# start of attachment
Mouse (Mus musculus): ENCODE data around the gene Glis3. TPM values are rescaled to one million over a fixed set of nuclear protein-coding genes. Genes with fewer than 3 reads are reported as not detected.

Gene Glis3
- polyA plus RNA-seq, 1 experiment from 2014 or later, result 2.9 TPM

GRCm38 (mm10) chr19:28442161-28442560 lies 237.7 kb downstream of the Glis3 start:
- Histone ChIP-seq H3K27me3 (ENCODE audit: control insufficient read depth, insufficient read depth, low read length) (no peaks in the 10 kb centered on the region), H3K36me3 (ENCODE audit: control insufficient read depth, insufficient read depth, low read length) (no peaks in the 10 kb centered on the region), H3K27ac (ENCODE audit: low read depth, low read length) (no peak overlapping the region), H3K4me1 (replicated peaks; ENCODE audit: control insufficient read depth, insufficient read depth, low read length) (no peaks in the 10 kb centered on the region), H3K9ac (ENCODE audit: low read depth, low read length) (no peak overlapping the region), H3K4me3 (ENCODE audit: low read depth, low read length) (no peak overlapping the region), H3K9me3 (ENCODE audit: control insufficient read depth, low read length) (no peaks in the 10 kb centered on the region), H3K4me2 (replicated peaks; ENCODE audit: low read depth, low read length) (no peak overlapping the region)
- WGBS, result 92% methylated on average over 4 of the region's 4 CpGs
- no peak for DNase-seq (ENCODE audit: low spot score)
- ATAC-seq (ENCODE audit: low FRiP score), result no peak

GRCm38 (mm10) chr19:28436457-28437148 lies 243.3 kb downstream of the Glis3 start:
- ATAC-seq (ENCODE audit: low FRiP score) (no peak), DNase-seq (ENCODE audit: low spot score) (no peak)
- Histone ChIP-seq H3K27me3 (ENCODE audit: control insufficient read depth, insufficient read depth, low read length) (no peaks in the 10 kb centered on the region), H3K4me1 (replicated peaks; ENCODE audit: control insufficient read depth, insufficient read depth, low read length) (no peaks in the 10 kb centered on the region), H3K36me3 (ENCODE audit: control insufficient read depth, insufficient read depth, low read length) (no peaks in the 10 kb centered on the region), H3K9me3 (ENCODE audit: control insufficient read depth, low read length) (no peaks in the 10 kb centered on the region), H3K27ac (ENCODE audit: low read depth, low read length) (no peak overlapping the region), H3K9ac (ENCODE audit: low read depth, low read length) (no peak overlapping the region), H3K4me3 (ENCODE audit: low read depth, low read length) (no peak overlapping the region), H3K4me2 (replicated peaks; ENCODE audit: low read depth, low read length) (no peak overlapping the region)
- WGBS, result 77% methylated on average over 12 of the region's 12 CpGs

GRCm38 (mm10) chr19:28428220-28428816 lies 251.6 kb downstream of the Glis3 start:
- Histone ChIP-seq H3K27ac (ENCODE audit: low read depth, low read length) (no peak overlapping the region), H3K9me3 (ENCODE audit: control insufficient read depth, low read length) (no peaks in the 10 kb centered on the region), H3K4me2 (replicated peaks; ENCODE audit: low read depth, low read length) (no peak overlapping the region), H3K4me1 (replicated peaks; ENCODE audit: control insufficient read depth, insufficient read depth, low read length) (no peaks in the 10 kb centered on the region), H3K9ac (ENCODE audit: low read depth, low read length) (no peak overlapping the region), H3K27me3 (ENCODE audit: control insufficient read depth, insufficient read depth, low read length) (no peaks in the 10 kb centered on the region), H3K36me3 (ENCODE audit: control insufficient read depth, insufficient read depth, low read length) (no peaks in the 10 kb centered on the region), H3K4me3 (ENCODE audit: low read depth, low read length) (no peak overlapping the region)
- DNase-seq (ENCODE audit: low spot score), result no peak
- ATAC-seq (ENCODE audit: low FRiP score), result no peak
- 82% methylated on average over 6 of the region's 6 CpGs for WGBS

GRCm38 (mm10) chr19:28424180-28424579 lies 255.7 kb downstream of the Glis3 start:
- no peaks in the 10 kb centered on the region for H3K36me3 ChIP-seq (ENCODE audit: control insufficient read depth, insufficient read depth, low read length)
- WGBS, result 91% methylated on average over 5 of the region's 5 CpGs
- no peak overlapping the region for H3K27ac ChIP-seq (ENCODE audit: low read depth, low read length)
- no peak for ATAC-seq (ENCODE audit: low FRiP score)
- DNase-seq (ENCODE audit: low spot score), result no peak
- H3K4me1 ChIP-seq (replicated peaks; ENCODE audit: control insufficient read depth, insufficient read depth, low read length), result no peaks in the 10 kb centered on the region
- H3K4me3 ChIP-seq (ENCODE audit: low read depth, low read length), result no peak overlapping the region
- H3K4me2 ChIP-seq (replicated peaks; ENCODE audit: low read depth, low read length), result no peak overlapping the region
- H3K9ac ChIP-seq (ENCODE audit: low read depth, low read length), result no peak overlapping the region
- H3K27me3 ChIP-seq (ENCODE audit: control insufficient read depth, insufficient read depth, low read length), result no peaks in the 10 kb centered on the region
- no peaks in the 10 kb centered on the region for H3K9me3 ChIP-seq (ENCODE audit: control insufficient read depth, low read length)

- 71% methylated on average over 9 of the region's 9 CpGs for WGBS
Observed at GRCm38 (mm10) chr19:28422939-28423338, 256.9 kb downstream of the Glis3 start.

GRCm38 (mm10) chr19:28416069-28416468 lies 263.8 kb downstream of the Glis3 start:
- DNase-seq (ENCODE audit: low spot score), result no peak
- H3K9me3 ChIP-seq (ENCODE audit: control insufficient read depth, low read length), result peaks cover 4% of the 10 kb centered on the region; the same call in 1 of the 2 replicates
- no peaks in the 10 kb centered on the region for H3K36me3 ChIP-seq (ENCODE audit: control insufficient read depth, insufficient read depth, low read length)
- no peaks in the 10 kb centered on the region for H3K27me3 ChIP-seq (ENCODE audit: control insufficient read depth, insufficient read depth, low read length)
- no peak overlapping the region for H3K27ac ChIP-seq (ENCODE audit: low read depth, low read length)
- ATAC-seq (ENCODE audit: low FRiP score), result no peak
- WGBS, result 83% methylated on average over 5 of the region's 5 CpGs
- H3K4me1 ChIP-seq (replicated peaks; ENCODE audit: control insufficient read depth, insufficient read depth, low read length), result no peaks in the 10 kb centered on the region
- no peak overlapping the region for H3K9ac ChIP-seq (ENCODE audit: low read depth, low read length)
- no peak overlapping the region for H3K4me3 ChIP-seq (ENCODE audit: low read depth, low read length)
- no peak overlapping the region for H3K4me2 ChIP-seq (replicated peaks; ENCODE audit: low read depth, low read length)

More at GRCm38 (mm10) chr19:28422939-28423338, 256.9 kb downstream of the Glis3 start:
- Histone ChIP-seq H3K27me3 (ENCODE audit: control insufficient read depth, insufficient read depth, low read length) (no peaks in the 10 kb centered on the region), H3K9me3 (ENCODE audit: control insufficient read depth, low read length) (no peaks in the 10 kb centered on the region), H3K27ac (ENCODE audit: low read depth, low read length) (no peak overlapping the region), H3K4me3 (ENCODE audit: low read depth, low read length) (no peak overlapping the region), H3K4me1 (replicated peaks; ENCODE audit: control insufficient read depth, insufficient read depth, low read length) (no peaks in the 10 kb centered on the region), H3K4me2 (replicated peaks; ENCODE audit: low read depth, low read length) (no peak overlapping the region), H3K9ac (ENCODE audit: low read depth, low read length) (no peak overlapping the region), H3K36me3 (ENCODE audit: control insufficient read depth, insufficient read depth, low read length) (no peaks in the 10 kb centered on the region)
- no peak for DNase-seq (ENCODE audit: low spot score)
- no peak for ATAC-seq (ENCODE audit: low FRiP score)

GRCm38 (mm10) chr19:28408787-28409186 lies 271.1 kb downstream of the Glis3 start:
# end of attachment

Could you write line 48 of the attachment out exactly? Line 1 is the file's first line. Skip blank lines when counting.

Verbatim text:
GRCm38 (mm10) chr19:28408787-28409186 lies 271.1 kb downstream of the Glis3 start: